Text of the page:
At the beginning of the project, both publisher and developer sides did not feel that it was very important to approach things too formally, and therefore there were (in some areas) no clear hierarchies or responsibilities in place. Sooner or later this resulted in a struggle over competences, especially after some of the initial goals were not met. This again resulted in some bizarre incidents. For example, at some point, people at the publisher began thinking of level layouts, and were we doing so at the same time. This resulted in two parties submitting level maps to the project. And when a level map has once been created, it's hard to get an idea out of someone's head. So what now? Which version of the castle was the better one? Could they be combined?
One might be able to imagine how long it took to settle on the maps that were best for the project (and not the egos), and this issue seriously threatened the whole production plan. Luckily, things like these ceased once Mathias and Steve were in place. These two guys were, from time to time, puzzled about how we could have come so far without people like them on the teams. Their work strongly increased the faith of both publisher and developer. Things started to improve, and we were happy and relieved to have the project back on track, even though it happened rather late.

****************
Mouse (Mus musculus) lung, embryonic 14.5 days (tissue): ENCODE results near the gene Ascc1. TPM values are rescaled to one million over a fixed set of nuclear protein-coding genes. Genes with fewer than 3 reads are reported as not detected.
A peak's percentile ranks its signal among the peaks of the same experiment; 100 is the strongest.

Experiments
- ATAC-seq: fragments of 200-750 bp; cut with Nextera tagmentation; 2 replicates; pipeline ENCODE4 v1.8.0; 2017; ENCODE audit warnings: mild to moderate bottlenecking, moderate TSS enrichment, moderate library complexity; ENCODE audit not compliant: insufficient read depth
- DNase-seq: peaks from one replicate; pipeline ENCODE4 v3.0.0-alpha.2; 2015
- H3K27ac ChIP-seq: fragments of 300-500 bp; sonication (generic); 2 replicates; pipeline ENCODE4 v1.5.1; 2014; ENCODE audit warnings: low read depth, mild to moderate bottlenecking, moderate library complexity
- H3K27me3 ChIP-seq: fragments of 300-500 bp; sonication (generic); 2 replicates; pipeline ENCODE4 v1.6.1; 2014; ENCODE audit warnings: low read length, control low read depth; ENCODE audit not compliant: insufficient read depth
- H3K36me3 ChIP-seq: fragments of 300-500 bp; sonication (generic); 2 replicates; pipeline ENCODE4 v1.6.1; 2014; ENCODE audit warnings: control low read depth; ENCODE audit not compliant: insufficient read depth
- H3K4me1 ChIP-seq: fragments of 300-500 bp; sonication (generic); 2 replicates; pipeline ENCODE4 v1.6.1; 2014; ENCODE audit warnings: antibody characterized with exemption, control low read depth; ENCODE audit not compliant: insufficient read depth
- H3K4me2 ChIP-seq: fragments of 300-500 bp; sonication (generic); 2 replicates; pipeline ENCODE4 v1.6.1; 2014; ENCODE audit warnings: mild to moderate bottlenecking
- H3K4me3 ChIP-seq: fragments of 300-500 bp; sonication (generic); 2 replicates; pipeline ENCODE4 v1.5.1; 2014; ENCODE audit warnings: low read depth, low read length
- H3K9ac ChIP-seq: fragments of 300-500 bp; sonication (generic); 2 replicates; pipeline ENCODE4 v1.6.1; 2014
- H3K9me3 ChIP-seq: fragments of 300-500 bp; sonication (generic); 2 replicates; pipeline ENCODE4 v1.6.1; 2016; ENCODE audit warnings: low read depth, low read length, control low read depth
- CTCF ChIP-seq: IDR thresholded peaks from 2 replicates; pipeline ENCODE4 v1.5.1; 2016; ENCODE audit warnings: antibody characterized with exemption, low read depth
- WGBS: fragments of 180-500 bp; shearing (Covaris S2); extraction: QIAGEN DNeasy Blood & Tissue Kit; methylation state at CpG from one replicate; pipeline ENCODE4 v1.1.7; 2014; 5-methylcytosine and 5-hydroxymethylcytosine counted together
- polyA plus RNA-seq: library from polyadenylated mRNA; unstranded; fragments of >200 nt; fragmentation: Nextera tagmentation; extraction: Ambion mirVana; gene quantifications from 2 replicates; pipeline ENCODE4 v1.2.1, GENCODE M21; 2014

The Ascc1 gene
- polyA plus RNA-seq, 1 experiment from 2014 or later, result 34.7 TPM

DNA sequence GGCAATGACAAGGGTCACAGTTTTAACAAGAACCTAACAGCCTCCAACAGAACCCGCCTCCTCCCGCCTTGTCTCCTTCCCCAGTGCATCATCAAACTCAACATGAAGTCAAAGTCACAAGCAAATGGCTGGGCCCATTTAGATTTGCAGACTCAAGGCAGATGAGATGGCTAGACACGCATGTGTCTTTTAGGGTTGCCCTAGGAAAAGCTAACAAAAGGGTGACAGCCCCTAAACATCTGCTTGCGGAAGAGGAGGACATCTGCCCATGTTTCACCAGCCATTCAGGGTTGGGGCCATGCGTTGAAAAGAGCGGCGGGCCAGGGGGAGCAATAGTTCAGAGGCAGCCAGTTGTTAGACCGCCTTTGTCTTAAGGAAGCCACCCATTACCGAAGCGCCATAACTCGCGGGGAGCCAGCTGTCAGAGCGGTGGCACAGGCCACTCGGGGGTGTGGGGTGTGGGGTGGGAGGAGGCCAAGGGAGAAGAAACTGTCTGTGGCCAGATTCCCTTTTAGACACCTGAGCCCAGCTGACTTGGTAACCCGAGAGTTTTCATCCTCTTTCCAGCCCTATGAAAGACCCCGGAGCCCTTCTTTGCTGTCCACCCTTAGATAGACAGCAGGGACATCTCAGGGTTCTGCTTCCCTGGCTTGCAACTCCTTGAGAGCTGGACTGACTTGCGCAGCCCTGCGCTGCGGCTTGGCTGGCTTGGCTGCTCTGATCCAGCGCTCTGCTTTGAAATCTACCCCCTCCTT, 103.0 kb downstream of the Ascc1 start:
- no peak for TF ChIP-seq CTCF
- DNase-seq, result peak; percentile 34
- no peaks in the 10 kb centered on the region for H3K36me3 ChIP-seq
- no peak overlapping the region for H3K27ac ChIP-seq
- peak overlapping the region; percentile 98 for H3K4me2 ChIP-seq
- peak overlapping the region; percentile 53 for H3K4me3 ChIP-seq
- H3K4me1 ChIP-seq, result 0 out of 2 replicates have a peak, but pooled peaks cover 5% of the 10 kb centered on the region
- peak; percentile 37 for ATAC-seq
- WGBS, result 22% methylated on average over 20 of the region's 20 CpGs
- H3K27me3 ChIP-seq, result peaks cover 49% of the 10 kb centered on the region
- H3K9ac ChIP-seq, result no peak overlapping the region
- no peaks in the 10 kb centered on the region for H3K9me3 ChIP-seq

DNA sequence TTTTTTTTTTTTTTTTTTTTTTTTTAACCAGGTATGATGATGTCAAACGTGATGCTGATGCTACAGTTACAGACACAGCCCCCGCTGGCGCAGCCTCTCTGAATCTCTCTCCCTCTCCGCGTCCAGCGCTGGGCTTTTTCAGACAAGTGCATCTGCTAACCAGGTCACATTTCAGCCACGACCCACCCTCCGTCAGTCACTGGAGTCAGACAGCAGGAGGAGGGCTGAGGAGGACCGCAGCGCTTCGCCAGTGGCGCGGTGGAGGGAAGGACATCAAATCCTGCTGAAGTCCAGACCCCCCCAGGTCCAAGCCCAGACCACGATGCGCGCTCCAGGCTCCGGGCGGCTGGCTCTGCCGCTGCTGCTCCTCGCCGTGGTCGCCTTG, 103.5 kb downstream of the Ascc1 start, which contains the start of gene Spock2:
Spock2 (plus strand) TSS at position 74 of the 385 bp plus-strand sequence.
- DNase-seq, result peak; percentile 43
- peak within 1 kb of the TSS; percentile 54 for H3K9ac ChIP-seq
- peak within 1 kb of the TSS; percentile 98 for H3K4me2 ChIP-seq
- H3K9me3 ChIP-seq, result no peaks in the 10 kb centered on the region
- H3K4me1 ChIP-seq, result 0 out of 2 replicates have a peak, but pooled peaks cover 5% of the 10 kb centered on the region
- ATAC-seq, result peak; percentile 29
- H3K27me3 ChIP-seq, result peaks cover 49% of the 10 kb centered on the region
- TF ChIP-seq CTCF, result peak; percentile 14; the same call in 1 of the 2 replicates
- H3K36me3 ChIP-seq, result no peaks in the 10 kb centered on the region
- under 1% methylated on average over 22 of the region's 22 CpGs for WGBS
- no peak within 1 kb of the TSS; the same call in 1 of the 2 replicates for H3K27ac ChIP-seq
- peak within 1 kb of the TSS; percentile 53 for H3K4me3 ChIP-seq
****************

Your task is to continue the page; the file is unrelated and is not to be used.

Throughout large portions of the development time, we were not really good at communicating. While we were not so bad talking internally (well, there still were issues but we had them under control), we were really miserable communicators when it came to publisher discussions. As there wasn't one person channeling all requests and feedback, there were times when it actually felt as if everyone was talking to everyone, without clear rules or structures, resulting in a lot of negative vibrations, confusion, and anger.
Basically we had not thought about establishing guidelines for communication, and things only got better when we did so. For a start, we stopped the wild communication between so many people at publisher and developer teams, employing "channel" people, mainly department leads, who would be responsible for gathering and distributing feedback.